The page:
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https://www.discovernikkei.org/en/journal/chronicles/nikkeigo/

Nikkei-go: The Language of Family, Community, and Culture

Nikkei Chronicles #5
Nikkei-go: The Language of Family, Community, and Culture

Arigato, baka, sushi, benjo, and shoyu—how often have you used these words? In an informal survey conducted in 2010, we found that these were the most frequently used Japanese words among Japanese Americans living in Southern California.

For Nikkei, the Japanese language symbolizes the culture of one’s ancestors, or the culture that was left behind. Japanese words often get mixed in with the language of the adopted country, creating a fluid, hybrid way of communicating.

We solicited stories from May to September of 2016, and voting closed on October 31, 2016. The 23 stories (7 English; 3 Japanese; 2 Spanish; and 13 Portuguese) were received from the United States, Brazil, Canada, Mexico, and Peru.

Thank you very much to everyone who submitted their Nikkei-go stories!

For this series, we asked our Nima-kai community to vote for their favorite stories and an editorial committee to pick their favorites. In total, five favorite stories were selected.

Here are their favorites!!

Disclaimer: By submitting your story, you are granting Discover Nikkei and the Japanese American National Museum permission to post your article and images on DiscoverNikkei.org, and potentially other publications in print or online affiliated with this project. This includes any translations of your work in association with Discover Nikkei. You, the writer, will retain copyright. Check Discover Nikkei’s Terms of Services and Privacy Policy for more details.

Nima-kai Favorite

Editorial Committee’s Favorites

English

Comment from Gil Asakawa:
All the entries were really well-written and impressive, but I found my favorite was “Yokoso Y’all.” The piece won my vote because of its personal, conversational voice and directness. I liked the piece starting with the title, because it told me everything about the central point Linda Cooper wanted to make.

My wife has cousins in Atlanta (and I lived in Virginia for my Wonder Years as a kid) and it’s always a marvel—although I’m not sure why it should be so surprising, really—to hear JAs speak with a southern drawl.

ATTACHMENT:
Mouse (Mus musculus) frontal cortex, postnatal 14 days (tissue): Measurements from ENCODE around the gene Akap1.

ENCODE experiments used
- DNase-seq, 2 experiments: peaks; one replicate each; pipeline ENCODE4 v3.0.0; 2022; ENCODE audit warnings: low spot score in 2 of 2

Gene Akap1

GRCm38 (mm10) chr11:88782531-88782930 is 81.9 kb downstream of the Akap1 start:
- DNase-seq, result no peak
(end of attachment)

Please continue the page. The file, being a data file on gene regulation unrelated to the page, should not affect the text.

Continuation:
I also like the look into the mixed-race experience, and the cross-cultural anecdotes about being mistaken as Latina or her friend being mistaken as American Indian.

Kudos to Cooper for capturing the spirit of her life and sharing it so generously with us!

Comment from Patricia Wakida:
For so many Nikkei, Japanese words are embedded into the language of their adopted country, and I loved how “Yokoso Y’all” demonstrated how fluid and delightful a hybrid language can be. Through playful anecdotes, author Linda Cooper wove a charming story of how her Nikkei roots have added dimensions of complexity to her life, and how deeply culture, both Japanese and that of the American South, uniquely combined with English and Japanese slang and phrases, has shaped her identity. Her voice is utterly her own, which is especially significant in a Nikkei Chronicles series that is focused on Nikkei-go—where words really do matter.

Japanese

Comment from Yoshiyuki Asahi:
I read the three Japanese essays submitted for the project. All three of them described the life of people in Nikkei communities in a clear and easy-to-understand way. I learned about how they handled a variety of issues in their life. They were all very well-written.

My favorite is “Brazil is My Second Home—Japan is My Spiritual Home” by Marina Tsutsui. In this essay, Tsutsui talks about her life story, from the time she was born in Japan to how she moved to Brazil and lived a life there, including how she studied Portuguese. For example, she says that even now, while she doesn’t have any problem communicating in Portuguese, she finds herself uttering Japanese words such as Itadakimasu, Gomen, Daijyobu, and Itai and even speaking Japanese when she can’t find words in Portuguese.